- The Chamberlains' chorus, which is short, with good lyrics. Gilbert may have expected Sullivan to produce something scintillating like the Peers' Chorus, but would have felt disappointed with what he got.
- Rudolph's self-introduction, which has some good lines, but a poor rhyme pattern in the first verse and is a bit stilted. This time, it was Gilbert who let the side down.
- A stodgy duet for Rudolph and Baroness, in which neither partner was able to capture anything like the magic of the Plaza-Toros' duet, which was set in comparable circumstances.
- Gilbert's least enjoyable patter song — it was impossible for Sullivan to turn these lyrics into the familiar encore number, but he scored a plus with the sewing-machine effect in the orchestration.
- The Act I finale, comprising:
- Some good recitative and chorus work surrounding the Rudolph-Ludwig Duel;
- A fair song for Ludwig, followed by a disjointed song for Julia;
- A cloying duet for Lisa and Julia;
- A dreadful aria for Lisa, and
- A rollicking ending.
Half of the finale is up to the usual high standard, but the rest is not.
- The Greek chorus at the beginning of Act II, which is similar in style to, and better than, "Let the merry cymbals sound", from Patience.
- Ludwig's classical song, which could have been a masterpiece. The first two-thirds of each verse are brilliant, although partially incomprehensible for a first-time audience; Sullivan was wise enough to let the music sit in the background for the number. Unfortunately, the last part of each verse (with references to"erudition sham") is unnecessary and distracting, and makes the number too long.
- Lisa's song — a quite forgettable moment, containing nothing of consequence in either words or music. (Poor Lisa!)
- Ludwig and Julia's duet, which is another good number, letting Julia engage in histrionics. It is better and shorter than Julia's ballad in Act I, but very similar in style; the problem is that one such number in an opera is ample.
- Chorus and entrance of Baroness — the music is good enough, but Gilbert's lyrics are terrible, e.g. "I've come here to be matrimonially matrimonified"; "With a hurly-burly and a hubble-bubble"; "Tol the riddle lol".
- The short "summon the charioteers" verse for Baroness and chorus (reprised later in the Act), followed by a good recitative and song for Julia. Again, Julia gets the best of author's and composer's offerings to their female cast.
- The "spectre" duet for Ernest and Julia - musically sound, but unnecessary, and the lyrics are silly.
- The wedding procession and song for Baroness — a good number; the "Pommery seventy-four" line lingers in the memory.
The Herald's song was a show-stopper at the premiere of The Grand Duke. The Herald (who makes his first appearance in the show, sings his number and departs forever) arrives unexpectedly and delivers some good lyrics and a great tune.
- The duet for the Prince and Princess of Monte Carlo contains another of Gilbert's low moments ("They're very, very rich, And accordingly, as sich, To the Peerage elevated"). The music is not much, either.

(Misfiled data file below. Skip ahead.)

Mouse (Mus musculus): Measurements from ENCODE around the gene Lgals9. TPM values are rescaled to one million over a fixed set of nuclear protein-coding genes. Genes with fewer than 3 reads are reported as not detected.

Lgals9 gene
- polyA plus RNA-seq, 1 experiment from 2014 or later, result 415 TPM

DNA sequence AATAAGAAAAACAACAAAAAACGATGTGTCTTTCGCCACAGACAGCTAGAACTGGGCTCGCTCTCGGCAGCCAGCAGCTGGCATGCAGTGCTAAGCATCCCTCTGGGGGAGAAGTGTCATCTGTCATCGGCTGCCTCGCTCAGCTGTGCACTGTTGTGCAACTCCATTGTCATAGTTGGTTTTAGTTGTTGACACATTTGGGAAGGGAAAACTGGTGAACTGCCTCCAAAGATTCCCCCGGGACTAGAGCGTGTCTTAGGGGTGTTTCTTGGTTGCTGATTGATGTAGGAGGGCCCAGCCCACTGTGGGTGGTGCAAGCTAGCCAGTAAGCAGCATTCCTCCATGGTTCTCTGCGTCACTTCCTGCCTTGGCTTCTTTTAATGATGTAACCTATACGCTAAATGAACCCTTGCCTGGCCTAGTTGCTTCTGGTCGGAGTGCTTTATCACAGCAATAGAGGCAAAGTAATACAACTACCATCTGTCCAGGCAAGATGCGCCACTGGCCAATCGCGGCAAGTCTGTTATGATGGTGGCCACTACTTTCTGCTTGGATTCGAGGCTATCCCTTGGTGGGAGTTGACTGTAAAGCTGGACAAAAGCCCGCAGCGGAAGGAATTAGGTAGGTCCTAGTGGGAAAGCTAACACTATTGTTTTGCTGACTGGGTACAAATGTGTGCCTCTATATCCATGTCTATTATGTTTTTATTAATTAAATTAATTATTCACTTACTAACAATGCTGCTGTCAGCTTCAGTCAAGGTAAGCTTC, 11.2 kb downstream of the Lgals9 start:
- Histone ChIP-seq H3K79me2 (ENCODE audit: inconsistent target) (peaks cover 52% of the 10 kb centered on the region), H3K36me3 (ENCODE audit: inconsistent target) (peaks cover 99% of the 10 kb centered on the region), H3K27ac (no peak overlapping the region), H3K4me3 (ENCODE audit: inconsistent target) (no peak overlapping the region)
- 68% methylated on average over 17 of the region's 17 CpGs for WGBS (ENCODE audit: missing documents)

- The roulette song is a great one - perhaps the best in the show. The lyrics are excellent, and Sullivan's music (simulating the whirl of the roulette wheel during the verses and the bouncing ball in the chorus) is very clever as well as catchy. This song can hold its own with the best from the other operas. Macmillan's publications of the Savoy Operas surprisingly omitted (expurgated?) this number.
- The opera closes with a reprise of the Act I opening chorus. (To digress, have you ever noticed how uninventive G & S were with their final act finales? The exceptions were possibly Trial by Jury and Iolanthe, Ruddigore - the original Act 2 finale - and Utopia). In summary, I enjoy unreservedly 12 of the 25 musical numbers shown above, viz. 1, 3, 4 (not 5 because we're keeping 18), 8, 9, 15, 16 (despite its flaws), 18, 20, 22, 23 and 25, and parts of the Act I finale. At the other end of the scale, I would discard numbers 2, 12, 13, 17 and 24, plus other parts of the Act I finale, without any grief whatsoever. The remaining seven numbers are like the curate's egg.
From this critical examination of the opera, we have seen that its setting is good, its characterisations OK, its plot typically Gilbertian, its dialogue uninspiring, and its lyrics and music varying from brilliant to dreadful. Could we say the same thing about other G&S operas? To some extent, yes, but on the whole, The Grand Duke adds up to something less than most of its predecessors. I rate it as a tie with The Sorcerer for last place. This does not mean, of course, that we should consign the opera to the scrap heap. Few of us have seen what a professional production could make of it. Upgrading The Grand Duke (particularly the second act) with elaborate costumes and staging could work wonders - unfortunately, most of us are unlikely to see this happening. If an amateur production comes along, do try to see it. It isn't The Mikado, but it's Gilbert and Sullivan - not in their prime, but with several glorious examples of their old magic.
6 March, 2005